Tuesday, March 29, 2011

Karl Grismer's St. Petersburg history



For years, copies of Karl Grismer’s 1924 History of St. Petersburg were in each of the guest rooms at the Detroit Hotel (much like the ubiquitous Gideon Bible) but eventually they disappeared, apparently taken by tourists who grew enamored with the story of the Sunshine City.

St. Petersburg columnist Archie Dunlap, who had high praise for Grismer’s work, told that tale in a column back in 1952. A copy of Grismer’s History of St. Petersburg is in the collection of rare and unusual books at Lighthouse Books, ABAA. It is required reading for any serious student of St. Petersburg history.

Karl H. Grismer was a newspaperman, magazine editor and historian who also wrote histories of Sarasota, Fort Myers, Tampa in Florida, and Akron and Kent in Ohio.

Karl Grismer, reporter, editor, historian.
He came to Florida with his wife in 1921, when he was 26 years old. He became managing editor of the Tourist News, a weekly magazine that was distributed to travelers nationwide. About a month after Grismer arrived, a hurricane struck Tarpon Springs, the first such storm to make recorded landfall in the Tampa Bay area. It became known as the Tampa Bay Hurricane.

The hurricane resulted in widespread damage but it wasn’t nearly as bad as newspaper accounts throughout the country suggested. Recovery began quickly and before long, the land boom was back in full swing. Grismer’s reports in the Tourist News helped convince tourists to return.

Apparently Grimmer grew fond of the area and began working on a history. He spent more than a year researching the files of the St. Petersburg Times and the Evening Independent. His wife, Delore, also a journalist, worked on the project. The book was published in 1924 by the Tourist News Publishing Company.

It contains numerous photos of the early days of the city and is packed with details. By all accounts, Grismer was a careful researcher who produced a highly respected account of the city's history. Grismer interviewed pioneers who were still living and even traveled to Philadelphia to learn about developer Hamilton Disston, who created Gulfport, and entrepreneur F.A. Davis, who brought electricity to St. Petersburg.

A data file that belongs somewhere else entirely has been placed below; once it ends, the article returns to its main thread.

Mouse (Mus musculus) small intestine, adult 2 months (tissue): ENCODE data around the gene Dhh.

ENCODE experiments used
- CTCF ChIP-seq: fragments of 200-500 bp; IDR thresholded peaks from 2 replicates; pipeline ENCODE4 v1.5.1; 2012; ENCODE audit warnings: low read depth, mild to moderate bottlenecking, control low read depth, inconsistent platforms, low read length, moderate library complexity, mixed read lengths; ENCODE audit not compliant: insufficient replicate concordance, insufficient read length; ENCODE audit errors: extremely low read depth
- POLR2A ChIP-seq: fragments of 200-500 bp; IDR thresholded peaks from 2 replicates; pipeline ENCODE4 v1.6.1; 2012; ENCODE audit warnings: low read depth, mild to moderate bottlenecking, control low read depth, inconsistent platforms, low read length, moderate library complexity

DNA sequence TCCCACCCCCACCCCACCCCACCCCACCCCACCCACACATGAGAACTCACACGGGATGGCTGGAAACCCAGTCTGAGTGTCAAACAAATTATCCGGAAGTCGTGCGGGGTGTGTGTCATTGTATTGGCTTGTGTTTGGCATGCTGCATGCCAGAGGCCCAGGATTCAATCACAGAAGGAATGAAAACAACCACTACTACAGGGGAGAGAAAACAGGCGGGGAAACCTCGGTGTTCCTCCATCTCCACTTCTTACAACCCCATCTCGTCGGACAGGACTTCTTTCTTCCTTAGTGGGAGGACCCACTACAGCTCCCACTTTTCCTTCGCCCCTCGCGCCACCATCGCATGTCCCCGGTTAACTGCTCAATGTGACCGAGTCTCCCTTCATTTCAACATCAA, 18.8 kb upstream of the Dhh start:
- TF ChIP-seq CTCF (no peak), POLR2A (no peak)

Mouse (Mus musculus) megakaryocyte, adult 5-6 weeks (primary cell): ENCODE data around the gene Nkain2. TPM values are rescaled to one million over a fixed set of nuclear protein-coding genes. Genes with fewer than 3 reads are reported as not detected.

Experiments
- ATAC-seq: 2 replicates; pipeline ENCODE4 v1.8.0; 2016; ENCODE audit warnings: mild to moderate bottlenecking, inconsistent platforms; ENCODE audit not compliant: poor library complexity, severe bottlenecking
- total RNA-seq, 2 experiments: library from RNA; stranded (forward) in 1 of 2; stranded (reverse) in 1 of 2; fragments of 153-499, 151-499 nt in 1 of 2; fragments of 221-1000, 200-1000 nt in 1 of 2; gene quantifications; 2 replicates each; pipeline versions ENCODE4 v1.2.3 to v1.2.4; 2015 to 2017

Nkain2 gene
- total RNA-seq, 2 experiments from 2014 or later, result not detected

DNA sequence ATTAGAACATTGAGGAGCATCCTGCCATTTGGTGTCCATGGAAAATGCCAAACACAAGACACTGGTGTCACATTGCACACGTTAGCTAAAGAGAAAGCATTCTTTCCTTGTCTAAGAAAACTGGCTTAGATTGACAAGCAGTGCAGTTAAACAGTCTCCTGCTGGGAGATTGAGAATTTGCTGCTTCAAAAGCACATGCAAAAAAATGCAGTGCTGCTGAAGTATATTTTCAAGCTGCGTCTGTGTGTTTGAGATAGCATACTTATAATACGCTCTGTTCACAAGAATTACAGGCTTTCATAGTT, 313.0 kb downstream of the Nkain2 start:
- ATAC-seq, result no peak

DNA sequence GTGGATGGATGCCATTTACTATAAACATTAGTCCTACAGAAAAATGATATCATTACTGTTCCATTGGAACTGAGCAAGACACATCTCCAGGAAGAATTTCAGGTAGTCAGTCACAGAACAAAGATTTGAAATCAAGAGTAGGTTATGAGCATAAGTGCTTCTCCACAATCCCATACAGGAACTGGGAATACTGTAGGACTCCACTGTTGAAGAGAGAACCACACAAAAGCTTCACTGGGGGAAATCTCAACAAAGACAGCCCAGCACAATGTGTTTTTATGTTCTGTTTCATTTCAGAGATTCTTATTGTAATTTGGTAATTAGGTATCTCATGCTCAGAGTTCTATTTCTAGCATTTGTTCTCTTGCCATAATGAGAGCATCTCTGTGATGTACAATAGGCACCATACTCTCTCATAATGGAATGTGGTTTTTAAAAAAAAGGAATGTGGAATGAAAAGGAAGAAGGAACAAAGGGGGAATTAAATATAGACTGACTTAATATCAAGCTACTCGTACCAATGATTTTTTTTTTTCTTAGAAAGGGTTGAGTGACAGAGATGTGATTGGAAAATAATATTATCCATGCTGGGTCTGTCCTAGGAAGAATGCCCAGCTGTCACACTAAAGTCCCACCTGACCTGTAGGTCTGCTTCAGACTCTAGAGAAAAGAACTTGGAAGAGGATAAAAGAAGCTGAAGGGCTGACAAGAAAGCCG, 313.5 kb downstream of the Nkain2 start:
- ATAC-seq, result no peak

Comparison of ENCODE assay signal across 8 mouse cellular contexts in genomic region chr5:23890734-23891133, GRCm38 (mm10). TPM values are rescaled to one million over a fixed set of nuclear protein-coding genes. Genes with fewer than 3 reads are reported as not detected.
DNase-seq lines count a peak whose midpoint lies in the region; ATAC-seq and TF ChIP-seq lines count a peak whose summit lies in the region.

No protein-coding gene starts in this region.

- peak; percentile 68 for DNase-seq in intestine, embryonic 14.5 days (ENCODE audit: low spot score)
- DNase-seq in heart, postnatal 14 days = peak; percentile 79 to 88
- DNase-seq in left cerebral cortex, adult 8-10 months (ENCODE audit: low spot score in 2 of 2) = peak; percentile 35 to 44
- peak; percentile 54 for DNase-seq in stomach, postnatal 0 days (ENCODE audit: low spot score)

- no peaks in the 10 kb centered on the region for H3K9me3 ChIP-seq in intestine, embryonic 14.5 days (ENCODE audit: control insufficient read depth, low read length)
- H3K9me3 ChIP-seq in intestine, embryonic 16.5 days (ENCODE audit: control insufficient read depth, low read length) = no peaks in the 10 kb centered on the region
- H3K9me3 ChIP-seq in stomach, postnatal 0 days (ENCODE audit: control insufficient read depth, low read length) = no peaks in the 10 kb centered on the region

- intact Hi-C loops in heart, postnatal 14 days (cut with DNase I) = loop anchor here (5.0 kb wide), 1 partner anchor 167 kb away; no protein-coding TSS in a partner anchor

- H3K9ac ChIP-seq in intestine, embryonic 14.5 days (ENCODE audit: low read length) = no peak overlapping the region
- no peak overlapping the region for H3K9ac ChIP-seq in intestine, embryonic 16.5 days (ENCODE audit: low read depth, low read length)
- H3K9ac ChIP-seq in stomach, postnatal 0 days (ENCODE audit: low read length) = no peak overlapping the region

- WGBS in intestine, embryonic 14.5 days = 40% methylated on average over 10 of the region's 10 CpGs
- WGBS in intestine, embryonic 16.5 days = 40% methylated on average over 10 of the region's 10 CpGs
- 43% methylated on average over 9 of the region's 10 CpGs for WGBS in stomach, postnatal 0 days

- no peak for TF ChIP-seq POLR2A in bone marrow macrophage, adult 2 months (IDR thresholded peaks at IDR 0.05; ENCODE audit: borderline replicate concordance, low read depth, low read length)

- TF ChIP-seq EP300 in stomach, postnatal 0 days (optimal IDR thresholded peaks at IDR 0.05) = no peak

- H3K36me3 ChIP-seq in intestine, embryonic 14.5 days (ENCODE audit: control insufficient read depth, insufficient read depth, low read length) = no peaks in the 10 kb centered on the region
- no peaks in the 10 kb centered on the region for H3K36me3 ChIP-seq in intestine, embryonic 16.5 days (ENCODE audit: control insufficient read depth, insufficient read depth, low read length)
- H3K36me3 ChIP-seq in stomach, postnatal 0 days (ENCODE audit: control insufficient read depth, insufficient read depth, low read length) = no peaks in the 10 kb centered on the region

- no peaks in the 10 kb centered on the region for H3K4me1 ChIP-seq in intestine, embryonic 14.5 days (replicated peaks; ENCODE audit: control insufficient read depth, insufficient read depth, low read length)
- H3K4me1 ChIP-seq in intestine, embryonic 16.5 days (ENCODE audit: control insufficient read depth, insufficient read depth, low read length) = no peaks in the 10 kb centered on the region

Times publisher W.L. Straub, postmaster Roy Hanna, and resident A.H. Phinney contributed photos, information or research to the project. A biography section in the back contains profiles of city leaders and others. Historian Walter Fuller called it a “mug book of citizens who had been great, were currently great, or had money and a yen to see their pictures” published.

Grismer left the Tourist News in 1928 and went back to Ohio, returning to work at the Akron Beacon Journal and writing histories. In 1945, he moved to Sarasota and produced a history of that city. By 1947, he was back in St. Petersburg, working on a second history of the city. The next year he did a history of Fort Myers. In 1950, he wrote a history of Tampa.

In the archives at the St. Petersburg Museum of History, there’s a photograph of Grismer looking gaunt and gray in a pinstriped suit and holding a cigarette between his fingers. He’d spent more than 30 years writing city histories. Work on an extensive history of Akron and Summit County was interrupted by lung surgery in Miami.

After the surgery, Grismer returned to Sarasota. He died at home on March 13, 1952 at the age of 56. His wife finished work on his book and died of a stroke about a month after it went to press.

Information from Remembering St. Petersburg, by the late Scott Taylor Hartzell, was used in this report.

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